Some friends in Ottawa think of this as the saddest time of year: the days in October when the Rideau Canal is drained in preparation for the skating season, still months away.
Just weeks ago, the temperatures were hot, the sun was bright, and the canal locks full.
But on October 9 — the day after Thanksgiving Monday — there were telltale signs that the water levels were dropping. Notice the bit of river bank on the opposite side? It wasn’t there the last time I bicycled by.
Sure enough, a half kilometer upstream, where the Rideau Canal diverts from the Rideau River at Mooney’s Bay, the dams at Hogs Back Falls had been lowered, and the river came rushing through.
At Hartwell Locks — the upper end of what will become the 7.8 km Rideau Canal Skateway — the locks that were used to lift or lower boats on their way along the system…
… are now open, dry, and used for boat storage.
The water that is permitted to flow through the canal bypasses the locks.
A few weeks ago, that outflow was below the water surface.
In a couple of months, this same spot will mark the end of the Rideau Canal Skateway.
At the other end of this stretch of canal, where the locks descend to the Ottawa River just below Canada’s Parliament Buildings and the Chateau Laurier, the sluices are opened. Here’s the locks at the height of the boating season.
From May until October, the Rideau Canal is enjoyed by boaters.
They’d have a rough time navigating it now!
Big seasonal changes at the Dow’s Lake Pavilion.
In a couple of months, the Canada geese and the ducks will be replaced by skaters.
And like the poet said, “When winter comes, can spring be far behind?”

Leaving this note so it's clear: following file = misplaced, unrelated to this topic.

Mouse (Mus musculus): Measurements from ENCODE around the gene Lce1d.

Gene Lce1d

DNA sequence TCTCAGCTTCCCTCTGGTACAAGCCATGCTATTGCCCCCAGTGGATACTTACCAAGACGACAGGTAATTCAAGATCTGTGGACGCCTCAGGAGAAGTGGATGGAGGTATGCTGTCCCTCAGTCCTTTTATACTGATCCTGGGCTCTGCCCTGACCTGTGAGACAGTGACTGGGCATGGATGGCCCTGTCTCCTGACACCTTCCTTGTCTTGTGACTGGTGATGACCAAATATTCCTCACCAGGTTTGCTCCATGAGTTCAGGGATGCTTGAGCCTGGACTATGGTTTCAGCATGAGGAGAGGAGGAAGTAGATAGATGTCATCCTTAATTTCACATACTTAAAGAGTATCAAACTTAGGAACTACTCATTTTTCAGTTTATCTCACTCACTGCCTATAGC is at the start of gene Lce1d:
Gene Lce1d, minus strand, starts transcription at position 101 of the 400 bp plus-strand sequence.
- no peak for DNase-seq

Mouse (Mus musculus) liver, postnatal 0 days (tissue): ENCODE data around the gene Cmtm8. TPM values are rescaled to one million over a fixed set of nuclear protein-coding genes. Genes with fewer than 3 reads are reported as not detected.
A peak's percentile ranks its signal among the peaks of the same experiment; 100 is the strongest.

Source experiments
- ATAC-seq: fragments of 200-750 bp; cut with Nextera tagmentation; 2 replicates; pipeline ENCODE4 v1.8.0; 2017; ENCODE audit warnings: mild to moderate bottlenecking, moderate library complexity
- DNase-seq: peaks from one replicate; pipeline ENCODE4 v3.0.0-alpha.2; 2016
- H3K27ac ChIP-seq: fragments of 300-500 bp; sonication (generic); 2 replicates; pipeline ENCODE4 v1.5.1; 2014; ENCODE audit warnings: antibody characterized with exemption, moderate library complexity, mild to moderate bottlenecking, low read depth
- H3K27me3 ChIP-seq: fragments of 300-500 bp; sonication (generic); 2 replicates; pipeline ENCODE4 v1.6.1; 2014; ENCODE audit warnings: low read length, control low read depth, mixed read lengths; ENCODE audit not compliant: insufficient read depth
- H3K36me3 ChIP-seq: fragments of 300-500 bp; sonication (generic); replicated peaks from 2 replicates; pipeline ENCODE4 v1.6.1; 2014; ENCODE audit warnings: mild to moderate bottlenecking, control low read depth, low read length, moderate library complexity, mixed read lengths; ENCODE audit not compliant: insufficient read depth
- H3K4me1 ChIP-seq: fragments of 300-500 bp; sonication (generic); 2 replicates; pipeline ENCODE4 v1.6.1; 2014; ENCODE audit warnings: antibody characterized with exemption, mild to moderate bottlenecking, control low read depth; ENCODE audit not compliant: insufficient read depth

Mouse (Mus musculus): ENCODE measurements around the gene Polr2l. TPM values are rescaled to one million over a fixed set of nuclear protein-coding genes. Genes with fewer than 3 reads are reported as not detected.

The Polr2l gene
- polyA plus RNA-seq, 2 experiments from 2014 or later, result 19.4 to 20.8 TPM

Why does the National Capital Commission drain the Rideau Canal at this time of year?
Partly for maintenance purposes: the original stonework was laid in the 1830s and there’s always something that needs attention. I guess it must be easier to make masonry repairs without trying to work under water!
Partly because the pressure of the freezing water on a full canal would push against the canal walls and make maintenance even more of a problem.
Partly to battle the zebra mussels — an invasive species that, in recent years, has been choking up the waterways of Eastern Canada.
And, of course, the infrastructure of boating season must be replaced with the infrastructure of skating season.
But right now, there’s not enough water in the canal to form a skateway.
After a few weeks and some freezing temperatures, Parks Canada allows more water into the canal — enough to form the foundation of at least 10 cms of ice, with plenty of water below the ice. At night, National Capital Commission crews pump water onto the surface. It freezes and maintains the skating surface.
So the sad days when the canal is drained…
…will soon become the season for skating on the canal.